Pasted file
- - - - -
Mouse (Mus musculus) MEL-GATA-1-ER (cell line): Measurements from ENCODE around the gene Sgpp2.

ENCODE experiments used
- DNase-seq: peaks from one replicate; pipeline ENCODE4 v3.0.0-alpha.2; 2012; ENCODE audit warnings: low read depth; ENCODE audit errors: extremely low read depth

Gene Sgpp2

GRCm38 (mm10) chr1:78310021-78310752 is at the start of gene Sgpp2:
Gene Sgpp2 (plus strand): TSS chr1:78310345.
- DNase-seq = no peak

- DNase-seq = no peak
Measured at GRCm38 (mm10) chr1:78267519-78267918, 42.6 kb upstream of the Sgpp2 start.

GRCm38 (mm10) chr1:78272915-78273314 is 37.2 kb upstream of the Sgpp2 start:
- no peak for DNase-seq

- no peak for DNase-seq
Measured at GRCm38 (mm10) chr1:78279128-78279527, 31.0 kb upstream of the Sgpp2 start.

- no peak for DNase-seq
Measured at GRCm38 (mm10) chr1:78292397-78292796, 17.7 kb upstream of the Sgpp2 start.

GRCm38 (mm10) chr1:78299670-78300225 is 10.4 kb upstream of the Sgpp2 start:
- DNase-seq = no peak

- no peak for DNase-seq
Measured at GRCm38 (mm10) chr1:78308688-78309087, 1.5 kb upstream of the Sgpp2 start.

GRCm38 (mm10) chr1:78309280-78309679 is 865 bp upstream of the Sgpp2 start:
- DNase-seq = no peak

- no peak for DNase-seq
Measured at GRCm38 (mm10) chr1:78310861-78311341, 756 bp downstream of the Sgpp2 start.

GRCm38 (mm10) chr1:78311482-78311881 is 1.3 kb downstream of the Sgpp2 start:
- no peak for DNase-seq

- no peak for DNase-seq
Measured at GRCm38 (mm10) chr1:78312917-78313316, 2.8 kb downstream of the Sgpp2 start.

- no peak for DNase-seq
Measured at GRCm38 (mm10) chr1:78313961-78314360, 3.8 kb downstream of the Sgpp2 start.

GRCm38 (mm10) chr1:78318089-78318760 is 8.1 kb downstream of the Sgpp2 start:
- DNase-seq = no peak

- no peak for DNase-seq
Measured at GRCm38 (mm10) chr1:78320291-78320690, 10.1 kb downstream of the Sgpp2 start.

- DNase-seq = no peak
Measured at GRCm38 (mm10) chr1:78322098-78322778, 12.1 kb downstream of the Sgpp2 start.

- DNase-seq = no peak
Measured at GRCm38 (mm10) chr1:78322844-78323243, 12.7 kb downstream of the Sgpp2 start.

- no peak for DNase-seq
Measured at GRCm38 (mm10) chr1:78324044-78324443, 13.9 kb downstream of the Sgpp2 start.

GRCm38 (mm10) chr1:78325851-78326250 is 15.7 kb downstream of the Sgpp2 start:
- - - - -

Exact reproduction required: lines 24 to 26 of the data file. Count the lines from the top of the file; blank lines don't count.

GRCm38 (mm10) chr1:78311482-78311881 is 1.3 kb downstream of the Sgpp2 start:
- no peak for DNase-seq

- no peak for DNase-seq